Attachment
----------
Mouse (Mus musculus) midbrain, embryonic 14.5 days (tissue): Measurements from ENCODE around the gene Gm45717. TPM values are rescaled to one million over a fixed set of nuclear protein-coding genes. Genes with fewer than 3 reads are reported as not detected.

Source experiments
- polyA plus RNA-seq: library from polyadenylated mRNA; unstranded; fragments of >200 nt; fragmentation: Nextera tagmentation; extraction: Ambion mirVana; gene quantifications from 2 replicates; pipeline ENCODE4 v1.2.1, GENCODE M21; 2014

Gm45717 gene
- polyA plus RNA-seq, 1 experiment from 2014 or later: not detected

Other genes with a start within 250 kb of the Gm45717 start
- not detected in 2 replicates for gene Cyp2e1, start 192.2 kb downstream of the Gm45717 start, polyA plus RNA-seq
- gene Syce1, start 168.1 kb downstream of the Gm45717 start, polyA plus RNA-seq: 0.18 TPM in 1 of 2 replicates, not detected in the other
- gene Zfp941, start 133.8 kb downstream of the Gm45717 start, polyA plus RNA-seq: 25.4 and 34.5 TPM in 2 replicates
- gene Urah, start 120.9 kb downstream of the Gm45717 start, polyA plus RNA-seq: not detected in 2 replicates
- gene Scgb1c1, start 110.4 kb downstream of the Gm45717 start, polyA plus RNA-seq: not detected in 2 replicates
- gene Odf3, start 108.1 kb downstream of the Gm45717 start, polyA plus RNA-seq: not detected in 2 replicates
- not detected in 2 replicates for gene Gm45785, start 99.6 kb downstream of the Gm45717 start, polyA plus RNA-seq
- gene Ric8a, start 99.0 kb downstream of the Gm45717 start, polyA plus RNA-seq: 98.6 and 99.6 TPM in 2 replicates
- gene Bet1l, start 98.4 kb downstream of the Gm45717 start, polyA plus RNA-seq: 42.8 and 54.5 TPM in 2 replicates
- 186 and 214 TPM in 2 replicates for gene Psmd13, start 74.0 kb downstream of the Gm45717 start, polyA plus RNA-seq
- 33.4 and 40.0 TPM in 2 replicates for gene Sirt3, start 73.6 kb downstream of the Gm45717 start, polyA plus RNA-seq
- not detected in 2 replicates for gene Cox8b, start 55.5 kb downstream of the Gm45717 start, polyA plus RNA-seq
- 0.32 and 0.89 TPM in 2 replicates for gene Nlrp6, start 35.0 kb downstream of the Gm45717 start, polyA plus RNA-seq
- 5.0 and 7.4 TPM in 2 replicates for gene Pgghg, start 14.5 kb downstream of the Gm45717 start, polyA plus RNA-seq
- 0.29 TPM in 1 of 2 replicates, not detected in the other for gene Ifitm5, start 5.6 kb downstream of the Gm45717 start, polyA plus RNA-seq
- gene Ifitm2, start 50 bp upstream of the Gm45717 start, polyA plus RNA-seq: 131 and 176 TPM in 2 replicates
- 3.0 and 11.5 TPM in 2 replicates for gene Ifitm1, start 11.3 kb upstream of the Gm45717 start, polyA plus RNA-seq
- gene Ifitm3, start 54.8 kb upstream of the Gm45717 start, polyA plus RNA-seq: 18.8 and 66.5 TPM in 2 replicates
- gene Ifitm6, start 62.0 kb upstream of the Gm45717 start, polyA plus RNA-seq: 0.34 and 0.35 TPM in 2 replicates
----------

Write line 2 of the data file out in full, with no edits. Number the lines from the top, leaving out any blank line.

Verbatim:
Source experiments